Illinois lawmakers are back to work after a dramatic vote in the House to increase income taxes.
Attention turns Monday to the Senate, where lawmakers will consider the budget measures approved by the House a day earlier.
The Illinois House of Representatives approved an increase in the state income tax Sunday that will bring the personal tax rate to 4.95 percent. Corporations would pay 7 percent instead of 5.25 percent.
The proposal mirrors a plan the Senate passed earlier this year. It raises the tax rate by 1.2 percentage points, which opponents note is effectively a 32-percent boost from the current rate. Fifteen Republicans joined the majority Democrats to pass the legislation, despite the objections of Gov. Bruce Rauner.
House Speaker Michael Madigan, a Chicago Democrat, praised the move as a bipartisan “crucial step” toward reaching an end to the budget crisis. “While none could say this was an easy decision, it was the right decision,” he said.
“I’m grateful legislators worked together to provide for our schools, protect medical care for the frail elderly, services for survivors of domestic abuse and others in great need,” Madigan said “There is more work to be done, and we will continue working with Republicans to ensure the issues still on the table are fully resolved.”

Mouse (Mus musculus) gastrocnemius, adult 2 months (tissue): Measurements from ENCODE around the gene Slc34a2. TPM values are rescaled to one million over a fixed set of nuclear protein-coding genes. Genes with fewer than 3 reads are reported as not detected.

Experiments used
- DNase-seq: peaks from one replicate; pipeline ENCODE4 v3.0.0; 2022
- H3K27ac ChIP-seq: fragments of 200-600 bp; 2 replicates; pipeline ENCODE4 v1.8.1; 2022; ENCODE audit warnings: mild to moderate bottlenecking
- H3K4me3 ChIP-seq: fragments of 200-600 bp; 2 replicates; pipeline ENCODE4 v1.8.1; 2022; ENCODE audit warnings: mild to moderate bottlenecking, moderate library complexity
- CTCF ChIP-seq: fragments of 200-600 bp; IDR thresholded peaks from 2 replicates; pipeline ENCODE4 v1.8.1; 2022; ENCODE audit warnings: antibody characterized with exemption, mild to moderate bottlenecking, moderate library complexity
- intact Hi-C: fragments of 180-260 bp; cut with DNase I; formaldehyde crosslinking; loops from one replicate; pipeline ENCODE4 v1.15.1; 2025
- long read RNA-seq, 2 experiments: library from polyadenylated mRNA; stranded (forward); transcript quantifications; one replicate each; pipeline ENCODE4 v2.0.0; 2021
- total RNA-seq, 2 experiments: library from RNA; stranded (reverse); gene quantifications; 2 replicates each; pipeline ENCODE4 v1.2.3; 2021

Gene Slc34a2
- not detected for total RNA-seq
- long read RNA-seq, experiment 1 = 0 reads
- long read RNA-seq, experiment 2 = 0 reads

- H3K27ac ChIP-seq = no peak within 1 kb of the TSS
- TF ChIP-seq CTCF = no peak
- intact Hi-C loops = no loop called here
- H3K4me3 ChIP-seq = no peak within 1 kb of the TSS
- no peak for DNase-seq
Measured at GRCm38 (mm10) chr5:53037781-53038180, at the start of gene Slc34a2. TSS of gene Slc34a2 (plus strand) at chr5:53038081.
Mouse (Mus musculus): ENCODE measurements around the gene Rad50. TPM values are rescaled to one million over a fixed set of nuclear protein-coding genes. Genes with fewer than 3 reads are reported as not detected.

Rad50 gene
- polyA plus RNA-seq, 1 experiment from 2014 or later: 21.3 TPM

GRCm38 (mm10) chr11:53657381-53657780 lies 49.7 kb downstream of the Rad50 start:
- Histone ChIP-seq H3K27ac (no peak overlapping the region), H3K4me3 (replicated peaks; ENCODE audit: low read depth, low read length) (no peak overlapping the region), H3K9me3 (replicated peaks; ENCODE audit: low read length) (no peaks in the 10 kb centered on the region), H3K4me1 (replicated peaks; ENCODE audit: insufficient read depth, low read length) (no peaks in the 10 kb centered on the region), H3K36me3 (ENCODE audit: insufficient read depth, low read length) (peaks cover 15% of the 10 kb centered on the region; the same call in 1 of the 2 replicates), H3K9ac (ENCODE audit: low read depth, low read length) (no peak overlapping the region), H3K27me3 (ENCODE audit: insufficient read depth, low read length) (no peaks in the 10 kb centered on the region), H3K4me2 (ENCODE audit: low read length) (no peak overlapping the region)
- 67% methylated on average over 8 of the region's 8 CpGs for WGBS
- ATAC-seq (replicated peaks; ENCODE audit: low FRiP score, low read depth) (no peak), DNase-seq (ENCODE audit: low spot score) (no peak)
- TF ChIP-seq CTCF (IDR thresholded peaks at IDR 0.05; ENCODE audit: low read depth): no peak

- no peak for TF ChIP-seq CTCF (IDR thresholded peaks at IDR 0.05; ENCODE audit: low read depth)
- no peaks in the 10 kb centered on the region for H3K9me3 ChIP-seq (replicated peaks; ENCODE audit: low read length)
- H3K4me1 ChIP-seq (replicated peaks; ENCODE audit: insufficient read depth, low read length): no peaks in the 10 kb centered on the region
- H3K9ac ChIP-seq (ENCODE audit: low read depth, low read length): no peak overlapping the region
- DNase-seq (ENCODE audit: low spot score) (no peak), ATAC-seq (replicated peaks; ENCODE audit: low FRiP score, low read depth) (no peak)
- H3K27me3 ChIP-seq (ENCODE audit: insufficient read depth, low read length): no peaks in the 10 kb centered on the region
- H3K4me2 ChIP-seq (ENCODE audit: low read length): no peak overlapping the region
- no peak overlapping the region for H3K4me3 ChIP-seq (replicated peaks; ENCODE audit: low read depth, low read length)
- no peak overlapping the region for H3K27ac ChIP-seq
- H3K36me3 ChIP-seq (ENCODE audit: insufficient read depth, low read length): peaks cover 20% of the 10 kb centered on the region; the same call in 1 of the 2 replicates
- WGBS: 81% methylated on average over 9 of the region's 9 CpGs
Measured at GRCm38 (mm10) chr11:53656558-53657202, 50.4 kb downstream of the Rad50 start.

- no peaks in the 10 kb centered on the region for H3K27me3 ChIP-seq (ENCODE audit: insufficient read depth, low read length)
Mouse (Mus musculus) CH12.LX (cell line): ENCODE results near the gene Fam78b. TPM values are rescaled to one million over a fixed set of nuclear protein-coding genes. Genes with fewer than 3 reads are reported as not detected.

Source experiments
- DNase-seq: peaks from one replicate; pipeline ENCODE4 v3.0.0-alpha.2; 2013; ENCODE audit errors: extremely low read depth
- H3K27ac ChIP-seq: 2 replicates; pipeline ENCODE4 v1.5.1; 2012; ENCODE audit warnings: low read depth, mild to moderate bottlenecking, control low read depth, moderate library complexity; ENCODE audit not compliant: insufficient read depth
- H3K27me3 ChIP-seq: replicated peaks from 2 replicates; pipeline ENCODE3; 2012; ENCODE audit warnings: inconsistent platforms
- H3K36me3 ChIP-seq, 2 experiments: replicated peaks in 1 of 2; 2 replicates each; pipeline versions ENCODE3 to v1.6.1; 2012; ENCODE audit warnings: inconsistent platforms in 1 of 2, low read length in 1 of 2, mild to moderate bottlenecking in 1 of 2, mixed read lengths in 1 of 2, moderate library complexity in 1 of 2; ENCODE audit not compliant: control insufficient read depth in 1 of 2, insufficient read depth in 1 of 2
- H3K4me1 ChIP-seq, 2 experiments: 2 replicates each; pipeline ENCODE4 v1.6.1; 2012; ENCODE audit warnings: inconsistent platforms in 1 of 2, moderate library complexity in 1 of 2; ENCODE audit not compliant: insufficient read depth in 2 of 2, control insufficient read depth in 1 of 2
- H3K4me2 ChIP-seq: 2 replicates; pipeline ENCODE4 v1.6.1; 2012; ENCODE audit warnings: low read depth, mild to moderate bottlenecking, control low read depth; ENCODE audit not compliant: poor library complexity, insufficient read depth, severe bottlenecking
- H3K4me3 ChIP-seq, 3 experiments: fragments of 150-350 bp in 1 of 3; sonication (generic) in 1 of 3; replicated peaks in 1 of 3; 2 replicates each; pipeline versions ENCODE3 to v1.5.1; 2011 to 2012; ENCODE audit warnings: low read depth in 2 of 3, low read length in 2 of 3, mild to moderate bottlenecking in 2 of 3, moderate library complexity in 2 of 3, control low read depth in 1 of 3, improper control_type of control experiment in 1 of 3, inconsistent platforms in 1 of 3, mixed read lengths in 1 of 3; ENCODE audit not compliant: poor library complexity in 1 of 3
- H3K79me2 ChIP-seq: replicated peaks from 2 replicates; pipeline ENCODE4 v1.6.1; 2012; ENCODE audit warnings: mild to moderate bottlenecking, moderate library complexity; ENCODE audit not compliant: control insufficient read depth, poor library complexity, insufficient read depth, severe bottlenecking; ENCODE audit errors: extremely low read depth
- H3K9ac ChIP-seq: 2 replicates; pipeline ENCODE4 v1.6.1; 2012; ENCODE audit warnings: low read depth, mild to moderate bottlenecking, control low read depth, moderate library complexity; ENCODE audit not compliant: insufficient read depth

Shortly after the vote, Rauner declared in a statement that he would “veto Mike Madigan’s permanent 32 percent tax hike.”
"The legislature could have passed a no-reform budget like this one two years ago,” the statement continued. “Instead, they allowed Mike Madigan to play his political games, passed phony budgets, racked up our debt and inflicted pain on the most vulnerable -- all of this to force a permanent, 32 percent tax increase on Illinois families.”
The governor said that, in the face of this proposed tax hike, "we must engage citizens and redouble our efforts to change the state. "
State Comptroller Susana Mendoza, a frequent critic of Rauner's stance on the budget impasse, issued a statement thanking House members "who courageously voted to step back from the fiscal disaster of the last two years."